Although it may seem like a decidedly contemporary trend to exploit masculine beauty to sell everything from underwear to shampoo, Collector's Weekly has published a fascinating article that looks back at J.C. Leyendecker's illustration and how he defined the image of the American male in the early and mid 20th century. In the story, Alfredo Villanueva-Collado, a former CUNY literature professor and collector of Leyendecker's work, explains the research he has done into the gay artist and illustrator's past.
"Leyendecker had a fascination with asses, with muscles, and it was so evident. I kept wondering, how come nobody else says this? It’s right in your face, for heaven’s sake," Villanueva-Collado explains. "I found it extremely interesting that there were three brothers–of which both Frank and J.C. turned out gay–and a sister, Augusta, who never married."
Leyendecker is best remembered for creating the "Arrow Collar Man" in 1905, which created a frenzy and became his most iconic creation. He went on to illustrate 322 covers for The Saturday Evening Post, but has been overshadowed by his younger peer, Norman Rockwell, and his tame version of Americana. As Villanueva-Collado points out: "Norman Rockwell worshipped Leyendecker, but bad-mouthed him to death in his own biography. He was especially cruel to Beach, whom everybody seemed to hate because he was too good-looking, too prepossessing."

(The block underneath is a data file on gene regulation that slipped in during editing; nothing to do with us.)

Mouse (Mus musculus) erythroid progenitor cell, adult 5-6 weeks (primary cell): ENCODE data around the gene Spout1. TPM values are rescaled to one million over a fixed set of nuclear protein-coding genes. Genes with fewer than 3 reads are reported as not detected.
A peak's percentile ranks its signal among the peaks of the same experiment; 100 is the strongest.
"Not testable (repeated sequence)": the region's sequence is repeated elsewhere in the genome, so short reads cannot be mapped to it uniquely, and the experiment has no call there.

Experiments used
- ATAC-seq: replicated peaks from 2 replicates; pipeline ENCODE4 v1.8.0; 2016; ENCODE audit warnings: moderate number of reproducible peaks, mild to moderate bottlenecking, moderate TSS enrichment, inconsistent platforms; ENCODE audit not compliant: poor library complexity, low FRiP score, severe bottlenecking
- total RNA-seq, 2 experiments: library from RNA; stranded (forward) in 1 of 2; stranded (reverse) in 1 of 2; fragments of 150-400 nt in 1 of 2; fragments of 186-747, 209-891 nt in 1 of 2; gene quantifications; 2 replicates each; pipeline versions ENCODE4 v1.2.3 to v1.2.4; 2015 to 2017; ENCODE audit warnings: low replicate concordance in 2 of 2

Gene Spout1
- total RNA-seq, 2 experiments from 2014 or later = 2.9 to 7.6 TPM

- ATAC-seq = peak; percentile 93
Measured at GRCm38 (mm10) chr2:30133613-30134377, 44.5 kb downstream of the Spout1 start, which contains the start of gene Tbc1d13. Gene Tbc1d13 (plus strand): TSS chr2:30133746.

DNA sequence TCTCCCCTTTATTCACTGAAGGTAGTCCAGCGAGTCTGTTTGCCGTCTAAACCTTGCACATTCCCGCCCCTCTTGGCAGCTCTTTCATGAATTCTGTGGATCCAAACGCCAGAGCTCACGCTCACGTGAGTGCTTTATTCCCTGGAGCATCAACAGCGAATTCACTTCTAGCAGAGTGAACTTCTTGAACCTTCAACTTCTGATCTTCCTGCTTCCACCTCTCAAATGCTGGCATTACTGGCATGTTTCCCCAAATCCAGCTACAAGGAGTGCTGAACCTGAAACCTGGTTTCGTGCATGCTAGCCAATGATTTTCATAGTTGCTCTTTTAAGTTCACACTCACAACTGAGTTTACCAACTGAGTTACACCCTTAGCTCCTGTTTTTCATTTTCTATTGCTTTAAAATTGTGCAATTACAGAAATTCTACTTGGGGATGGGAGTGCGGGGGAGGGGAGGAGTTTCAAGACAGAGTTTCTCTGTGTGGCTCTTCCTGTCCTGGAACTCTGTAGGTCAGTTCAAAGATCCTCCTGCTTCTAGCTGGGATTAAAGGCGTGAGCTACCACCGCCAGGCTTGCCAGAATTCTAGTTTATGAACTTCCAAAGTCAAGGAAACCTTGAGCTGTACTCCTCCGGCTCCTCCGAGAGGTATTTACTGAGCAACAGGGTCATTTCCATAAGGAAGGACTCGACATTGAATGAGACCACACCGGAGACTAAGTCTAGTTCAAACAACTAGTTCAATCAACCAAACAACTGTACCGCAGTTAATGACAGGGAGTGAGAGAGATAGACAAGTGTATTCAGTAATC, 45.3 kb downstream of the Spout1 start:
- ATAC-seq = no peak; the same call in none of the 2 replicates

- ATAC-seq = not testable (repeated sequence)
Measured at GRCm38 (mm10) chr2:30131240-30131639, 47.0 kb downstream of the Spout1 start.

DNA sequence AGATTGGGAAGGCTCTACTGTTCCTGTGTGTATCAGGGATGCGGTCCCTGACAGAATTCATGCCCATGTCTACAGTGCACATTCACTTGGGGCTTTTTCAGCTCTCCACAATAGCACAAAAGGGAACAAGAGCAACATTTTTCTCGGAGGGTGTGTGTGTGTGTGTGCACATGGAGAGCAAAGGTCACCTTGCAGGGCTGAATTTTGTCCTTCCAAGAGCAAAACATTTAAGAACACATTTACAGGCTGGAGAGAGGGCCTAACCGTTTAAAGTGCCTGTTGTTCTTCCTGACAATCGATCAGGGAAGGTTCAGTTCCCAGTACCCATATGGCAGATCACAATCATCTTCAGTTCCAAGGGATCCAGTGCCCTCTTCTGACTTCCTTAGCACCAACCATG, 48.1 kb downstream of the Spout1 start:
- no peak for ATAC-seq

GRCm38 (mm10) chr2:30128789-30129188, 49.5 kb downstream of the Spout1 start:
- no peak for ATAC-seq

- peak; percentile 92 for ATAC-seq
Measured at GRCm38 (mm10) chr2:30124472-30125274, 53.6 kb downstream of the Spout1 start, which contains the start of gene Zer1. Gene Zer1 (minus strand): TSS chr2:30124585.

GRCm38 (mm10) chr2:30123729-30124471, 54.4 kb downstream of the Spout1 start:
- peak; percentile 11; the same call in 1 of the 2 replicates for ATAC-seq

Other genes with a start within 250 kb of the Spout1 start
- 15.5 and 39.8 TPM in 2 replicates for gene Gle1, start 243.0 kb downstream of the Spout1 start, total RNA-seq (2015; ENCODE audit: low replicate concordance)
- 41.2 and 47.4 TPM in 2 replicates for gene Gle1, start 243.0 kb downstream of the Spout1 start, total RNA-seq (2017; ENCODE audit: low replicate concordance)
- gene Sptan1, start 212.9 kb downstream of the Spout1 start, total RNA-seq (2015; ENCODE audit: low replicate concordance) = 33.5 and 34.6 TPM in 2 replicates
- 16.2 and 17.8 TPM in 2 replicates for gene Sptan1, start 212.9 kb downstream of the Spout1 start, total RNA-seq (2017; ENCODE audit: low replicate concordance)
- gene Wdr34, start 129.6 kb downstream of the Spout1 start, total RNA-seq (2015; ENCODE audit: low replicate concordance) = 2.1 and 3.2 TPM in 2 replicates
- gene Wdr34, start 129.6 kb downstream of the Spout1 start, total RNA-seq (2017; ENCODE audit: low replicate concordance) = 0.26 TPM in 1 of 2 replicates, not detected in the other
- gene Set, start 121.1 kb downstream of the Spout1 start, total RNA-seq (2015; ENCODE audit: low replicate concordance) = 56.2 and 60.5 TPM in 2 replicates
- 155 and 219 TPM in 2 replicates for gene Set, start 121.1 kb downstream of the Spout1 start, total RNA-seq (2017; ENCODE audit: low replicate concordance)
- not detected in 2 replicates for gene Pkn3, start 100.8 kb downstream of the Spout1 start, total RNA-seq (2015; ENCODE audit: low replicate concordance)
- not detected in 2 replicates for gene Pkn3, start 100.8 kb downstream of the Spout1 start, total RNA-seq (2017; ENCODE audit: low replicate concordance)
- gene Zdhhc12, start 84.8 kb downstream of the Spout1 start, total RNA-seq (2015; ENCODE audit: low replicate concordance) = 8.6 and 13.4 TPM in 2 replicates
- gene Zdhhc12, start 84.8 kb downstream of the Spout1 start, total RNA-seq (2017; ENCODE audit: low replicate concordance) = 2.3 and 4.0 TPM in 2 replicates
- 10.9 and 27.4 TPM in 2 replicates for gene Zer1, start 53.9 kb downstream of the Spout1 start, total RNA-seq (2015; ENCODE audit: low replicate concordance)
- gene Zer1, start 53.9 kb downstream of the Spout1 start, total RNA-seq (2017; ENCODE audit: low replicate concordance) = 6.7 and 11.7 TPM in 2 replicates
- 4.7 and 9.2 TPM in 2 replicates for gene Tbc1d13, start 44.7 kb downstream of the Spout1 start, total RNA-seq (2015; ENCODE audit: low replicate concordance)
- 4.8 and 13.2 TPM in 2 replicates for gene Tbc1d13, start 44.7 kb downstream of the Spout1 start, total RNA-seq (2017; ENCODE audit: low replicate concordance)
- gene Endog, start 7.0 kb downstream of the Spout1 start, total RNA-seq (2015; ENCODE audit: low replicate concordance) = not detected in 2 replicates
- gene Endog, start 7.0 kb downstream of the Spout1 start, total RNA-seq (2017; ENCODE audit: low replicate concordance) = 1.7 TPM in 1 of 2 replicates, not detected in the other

Although amateurs are looking into his work (including his studies and references for finished work), it seems that the history of Leyendecker and his influence on American imagery deserves much more academic and critical analysis. And, to many, even more extraordinary may be the fact that, during a time of perceived prejudice, Leyendecker and Beach had been together for 50 years when Leyendecker died in 1951.